[Mary Robinette] Yeah. The… I was actually just thinking about kishotenketsu, which is the first time that I really… When we… I had talked about, oh, there are other things, like the rule of three is very Western, but other places it’s the rule of five, the rule of nine. But until we did the episode with Dong Won Song, where we looked… Did a deep dive into Parasite, the film, and they were talking about kishotenketsu, I hadn’t really thought about what… How that worked and why that film was so satisfying. So in that structure, you have… It’s a four act structure. You have interaction, ki, development, sho, twist, ten, and conclusion, tetsu. It’s… It is… It’s really satisfying, and one that I’m… It’s the one that I’ve been thinking about, contemplating, for Martian Contingency. But it is this thing where there are so many options out there that it’s just exciting to be talking about this.

[Dan] Yeah. Well, I… Before we end, I want to point out that this doesn’t have to be a massive sweeping thing. It could be something much simpler than we’re making it sound. For example, Avatar The Last Airbender, the cartoon. It is split into three seasons, each of which follows one of the major nations that’s involved. We get Water, and then Earth, and then Fire in season three. That, like Howard was saying, that’s just the geography of the world and the world building influencing how the story is told. So, just thinking in those terms, you can come up with, well, why did they use three seasons? How did that fit their story? Well, it allowed them to explore each of the three extant nations. The Air doesn’t get one because it doesn’t exist anymore. So that’s… At some level, that’s what we’re saying. Look at what you’re trying to do and see what structure is going to help bring that out.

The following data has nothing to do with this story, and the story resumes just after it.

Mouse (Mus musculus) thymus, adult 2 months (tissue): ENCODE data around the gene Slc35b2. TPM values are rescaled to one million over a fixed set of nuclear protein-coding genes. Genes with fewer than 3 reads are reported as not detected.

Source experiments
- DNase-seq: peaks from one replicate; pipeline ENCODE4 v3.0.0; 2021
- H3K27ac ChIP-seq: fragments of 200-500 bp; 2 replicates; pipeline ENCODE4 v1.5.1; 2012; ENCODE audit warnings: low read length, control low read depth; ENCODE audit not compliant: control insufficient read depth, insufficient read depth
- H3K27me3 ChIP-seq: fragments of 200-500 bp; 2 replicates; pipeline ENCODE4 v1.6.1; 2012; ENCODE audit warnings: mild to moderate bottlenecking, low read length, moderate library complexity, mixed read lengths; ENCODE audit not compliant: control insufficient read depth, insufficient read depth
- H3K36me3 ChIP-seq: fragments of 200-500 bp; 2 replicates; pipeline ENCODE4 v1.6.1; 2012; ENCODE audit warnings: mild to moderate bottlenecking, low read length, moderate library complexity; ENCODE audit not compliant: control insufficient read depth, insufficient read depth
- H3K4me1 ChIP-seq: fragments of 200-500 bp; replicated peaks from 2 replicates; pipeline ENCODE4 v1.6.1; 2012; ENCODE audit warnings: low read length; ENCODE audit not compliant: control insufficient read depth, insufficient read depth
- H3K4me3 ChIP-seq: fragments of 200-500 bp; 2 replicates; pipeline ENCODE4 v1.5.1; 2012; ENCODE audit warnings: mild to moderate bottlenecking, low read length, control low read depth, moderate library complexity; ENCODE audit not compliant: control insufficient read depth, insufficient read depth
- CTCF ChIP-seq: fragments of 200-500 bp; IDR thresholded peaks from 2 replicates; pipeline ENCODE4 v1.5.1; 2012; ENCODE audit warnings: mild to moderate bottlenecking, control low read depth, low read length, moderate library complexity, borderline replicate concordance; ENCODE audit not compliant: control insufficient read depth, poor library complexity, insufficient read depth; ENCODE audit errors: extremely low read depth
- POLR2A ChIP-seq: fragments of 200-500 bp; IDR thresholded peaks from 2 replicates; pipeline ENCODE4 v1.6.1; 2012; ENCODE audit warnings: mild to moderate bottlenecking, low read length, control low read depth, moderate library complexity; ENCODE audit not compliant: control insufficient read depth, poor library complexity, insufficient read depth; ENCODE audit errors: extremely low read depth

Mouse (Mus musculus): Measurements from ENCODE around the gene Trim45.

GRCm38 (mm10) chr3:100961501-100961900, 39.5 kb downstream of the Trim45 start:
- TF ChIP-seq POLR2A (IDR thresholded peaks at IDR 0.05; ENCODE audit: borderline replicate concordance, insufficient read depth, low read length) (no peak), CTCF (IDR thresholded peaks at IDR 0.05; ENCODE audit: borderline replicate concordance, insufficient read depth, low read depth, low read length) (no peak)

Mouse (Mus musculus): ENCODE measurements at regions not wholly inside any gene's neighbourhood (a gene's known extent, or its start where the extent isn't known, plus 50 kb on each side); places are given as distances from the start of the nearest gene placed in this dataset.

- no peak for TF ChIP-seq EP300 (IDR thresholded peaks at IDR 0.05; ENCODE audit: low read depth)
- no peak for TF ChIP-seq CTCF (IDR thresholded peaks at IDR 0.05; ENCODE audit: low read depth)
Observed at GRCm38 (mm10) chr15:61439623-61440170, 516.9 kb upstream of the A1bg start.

[Dan] Anyway, we’ve gone slightly over time. So let’s throw this to Peng. What is our homework for this week?

[Peng] Your homework for this week is to pick a favorite book with an interesting or unusual structure and see if you can identify how the author’s chosen structure enhances some aspect of the story, whether it’s the tension or the plot or character development.

[Dan] That’s wonderful. Thank you very much. We will be back next week with more talk and some specifics about structure. Between now and then, you are out of excuses. Now go write.